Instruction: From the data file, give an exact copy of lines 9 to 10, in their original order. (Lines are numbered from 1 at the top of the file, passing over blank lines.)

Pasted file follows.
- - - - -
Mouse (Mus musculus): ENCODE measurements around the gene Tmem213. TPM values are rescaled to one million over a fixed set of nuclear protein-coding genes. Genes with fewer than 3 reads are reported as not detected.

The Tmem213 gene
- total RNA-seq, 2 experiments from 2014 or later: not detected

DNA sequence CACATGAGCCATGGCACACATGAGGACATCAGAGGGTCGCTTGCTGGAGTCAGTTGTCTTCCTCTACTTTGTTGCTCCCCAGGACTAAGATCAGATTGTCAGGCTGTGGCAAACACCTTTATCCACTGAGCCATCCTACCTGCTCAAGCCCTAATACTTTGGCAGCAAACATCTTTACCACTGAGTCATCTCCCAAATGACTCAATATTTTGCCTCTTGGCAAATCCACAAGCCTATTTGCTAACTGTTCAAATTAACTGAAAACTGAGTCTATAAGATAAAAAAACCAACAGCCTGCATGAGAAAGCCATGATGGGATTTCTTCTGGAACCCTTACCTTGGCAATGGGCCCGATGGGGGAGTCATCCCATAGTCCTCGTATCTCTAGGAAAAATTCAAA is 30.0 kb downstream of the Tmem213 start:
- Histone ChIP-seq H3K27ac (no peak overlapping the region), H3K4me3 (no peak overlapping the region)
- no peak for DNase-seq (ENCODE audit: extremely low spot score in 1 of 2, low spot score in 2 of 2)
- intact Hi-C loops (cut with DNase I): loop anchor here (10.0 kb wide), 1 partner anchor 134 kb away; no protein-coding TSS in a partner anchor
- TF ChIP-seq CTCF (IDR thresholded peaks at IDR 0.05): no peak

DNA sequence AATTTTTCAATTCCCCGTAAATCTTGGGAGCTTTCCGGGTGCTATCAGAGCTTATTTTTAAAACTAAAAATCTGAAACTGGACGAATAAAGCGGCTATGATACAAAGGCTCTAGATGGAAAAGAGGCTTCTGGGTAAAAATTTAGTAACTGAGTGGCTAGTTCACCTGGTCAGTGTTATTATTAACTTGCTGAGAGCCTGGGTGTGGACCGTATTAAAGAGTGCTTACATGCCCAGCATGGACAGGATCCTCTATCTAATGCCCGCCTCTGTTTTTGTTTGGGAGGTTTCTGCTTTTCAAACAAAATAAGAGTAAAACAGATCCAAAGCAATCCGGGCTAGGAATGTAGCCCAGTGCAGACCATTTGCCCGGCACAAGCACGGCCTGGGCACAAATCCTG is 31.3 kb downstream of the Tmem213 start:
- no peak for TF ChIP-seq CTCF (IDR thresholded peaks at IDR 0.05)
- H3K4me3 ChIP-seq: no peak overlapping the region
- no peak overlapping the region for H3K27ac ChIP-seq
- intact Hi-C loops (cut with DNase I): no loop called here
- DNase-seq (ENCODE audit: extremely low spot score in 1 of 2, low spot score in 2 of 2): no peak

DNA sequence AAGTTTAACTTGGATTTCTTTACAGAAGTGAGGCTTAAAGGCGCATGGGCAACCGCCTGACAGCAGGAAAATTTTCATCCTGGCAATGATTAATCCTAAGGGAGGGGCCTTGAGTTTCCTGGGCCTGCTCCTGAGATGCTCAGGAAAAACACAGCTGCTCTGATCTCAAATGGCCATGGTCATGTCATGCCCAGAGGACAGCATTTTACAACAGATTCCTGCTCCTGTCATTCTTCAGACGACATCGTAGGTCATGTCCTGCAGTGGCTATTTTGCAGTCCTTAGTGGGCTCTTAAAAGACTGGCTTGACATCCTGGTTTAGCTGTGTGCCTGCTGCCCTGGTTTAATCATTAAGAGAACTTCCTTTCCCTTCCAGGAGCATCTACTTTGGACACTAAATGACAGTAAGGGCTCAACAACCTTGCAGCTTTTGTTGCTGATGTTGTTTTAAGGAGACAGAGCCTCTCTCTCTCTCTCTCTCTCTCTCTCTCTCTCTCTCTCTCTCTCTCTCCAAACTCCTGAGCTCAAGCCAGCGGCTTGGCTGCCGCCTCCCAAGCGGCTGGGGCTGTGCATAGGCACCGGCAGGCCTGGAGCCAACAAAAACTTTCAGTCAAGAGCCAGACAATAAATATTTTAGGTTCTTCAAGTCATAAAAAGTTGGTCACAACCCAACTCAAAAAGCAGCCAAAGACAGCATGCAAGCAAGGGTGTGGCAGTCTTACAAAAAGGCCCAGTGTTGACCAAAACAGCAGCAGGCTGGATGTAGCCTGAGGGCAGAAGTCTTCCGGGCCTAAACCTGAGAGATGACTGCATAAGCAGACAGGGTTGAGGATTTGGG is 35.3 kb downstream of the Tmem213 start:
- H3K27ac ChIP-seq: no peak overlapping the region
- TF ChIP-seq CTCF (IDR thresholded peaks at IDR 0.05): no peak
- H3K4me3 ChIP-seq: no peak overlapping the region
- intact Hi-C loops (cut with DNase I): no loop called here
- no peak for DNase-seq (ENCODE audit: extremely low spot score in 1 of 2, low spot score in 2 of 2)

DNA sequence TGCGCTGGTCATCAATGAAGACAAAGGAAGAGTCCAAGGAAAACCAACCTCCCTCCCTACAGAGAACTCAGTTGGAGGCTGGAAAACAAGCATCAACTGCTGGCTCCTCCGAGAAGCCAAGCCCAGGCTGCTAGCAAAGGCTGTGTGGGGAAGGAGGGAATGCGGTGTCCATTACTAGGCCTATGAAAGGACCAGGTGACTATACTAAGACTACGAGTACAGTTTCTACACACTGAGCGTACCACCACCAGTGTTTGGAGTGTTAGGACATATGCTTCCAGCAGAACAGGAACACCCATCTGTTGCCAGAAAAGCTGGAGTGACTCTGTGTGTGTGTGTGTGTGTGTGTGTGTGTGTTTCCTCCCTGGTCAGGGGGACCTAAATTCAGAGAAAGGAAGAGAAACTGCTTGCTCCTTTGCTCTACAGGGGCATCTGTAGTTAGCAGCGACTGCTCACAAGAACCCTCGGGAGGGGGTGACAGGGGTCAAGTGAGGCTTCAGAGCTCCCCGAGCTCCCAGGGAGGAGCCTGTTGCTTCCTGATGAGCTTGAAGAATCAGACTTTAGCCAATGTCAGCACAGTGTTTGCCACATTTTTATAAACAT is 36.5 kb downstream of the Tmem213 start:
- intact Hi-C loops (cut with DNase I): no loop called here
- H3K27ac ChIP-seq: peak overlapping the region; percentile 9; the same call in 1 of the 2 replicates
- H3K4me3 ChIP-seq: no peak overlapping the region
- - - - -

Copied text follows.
DNA sequence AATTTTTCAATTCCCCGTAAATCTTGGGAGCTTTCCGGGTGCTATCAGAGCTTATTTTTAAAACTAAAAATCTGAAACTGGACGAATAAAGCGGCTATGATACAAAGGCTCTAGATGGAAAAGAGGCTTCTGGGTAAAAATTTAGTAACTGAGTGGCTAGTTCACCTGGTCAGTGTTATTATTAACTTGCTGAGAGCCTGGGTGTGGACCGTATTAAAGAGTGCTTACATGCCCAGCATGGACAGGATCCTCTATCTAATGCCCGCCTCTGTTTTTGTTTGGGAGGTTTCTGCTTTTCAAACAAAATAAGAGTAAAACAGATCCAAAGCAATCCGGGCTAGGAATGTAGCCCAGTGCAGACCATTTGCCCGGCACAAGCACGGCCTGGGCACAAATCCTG is 31.3 kb downstream of the Tmem213 start:
- no peak for TF ChIP-seq CTCF (IDR thresholded peaks at IDR 0.05)